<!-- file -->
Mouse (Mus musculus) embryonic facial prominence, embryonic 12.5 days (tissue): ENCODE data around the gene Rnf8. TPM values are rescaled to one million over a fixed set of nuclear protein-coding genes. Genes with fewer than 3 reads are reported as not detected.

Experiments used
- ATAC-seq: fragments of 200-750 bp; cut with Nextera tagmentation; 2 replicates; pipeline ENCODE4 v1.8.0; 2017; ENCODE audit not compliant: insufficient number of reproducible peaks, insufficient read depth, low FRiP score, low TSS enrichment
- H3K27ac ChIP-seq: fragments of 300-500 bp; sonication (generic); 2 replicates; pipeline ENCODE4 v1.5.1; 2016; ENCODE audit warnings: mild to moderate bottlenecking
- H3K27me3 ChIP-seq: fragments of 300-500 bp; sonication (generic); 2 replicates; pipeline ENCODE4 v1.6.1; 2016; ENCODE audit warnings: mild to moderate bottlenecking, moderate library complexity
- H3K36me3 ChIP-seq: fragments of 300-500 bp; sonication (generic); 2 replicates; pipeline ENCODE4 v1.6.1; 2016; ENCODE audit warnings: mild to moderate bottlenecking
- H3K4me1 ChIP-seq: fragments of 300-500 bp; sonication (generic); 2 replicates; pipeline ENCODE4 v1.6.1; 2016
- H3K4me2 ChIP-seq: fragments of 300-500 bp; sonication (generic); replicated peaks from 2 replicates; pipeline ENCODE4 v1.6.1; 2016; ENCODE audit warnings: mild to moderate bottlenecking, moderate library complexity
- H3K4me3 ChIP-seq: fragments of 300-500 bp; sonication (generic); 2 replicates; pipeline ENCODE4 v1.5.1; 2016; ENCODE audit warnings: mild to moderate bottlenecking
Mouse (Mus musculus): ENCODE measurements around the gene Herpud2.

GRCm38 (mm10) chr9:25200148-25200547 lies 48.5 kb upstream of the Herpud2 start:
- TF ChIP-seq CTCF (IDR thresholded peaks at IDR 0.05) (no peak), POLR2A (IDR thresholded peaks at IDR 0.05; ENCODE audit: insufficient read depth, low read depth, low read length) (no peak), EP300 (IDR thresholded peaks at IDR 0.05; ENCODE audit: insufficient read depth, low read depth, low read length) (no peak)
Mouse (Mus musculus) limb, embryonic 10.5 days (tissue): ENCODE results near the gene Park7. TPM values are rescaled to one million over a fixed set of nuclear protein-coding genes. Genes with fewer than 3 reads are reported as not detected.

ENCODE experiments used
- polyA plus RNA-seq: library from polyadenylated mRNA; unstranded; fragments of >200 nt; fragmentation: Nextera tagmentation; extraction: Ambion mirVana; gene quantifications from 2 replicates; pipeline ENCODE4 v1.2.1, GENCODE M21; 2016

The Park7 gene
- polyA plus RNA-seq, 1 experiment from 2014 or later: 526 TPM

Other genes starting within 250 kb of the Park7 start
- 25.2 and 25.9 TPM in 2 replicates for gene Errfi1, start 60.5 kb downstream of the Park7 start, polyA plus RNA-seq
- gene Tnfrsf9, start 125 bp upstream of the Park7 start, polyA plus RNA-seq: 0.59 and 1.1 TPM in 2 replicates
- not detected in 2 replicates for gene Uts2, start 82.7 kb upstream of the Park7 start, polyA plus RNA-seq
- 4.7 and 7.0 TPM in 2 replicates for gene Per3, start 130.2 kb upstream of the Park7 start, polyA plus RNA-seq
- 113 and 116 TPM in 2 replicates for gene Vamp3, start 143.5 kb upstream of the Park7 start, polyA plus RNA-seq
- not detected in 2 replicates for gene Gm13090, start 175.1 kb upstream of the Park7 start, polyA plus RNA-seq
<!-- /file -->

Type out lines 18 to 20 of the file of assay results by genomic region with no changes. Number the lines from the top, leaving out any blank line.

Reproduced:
Other genes starting within 250 kb of the Park7 start
- 25.2 and 25.9 TPM in 2 replicates for gene Errfi1, start 60.5 kb downstream of the Park7 start, polyA plus RNA-seq
- gene Tnfrsf9, start 125 bp upstream of the Park7 start, polyA plus RNA-seq: 0.59 and 1.1 TPM in 2 replicates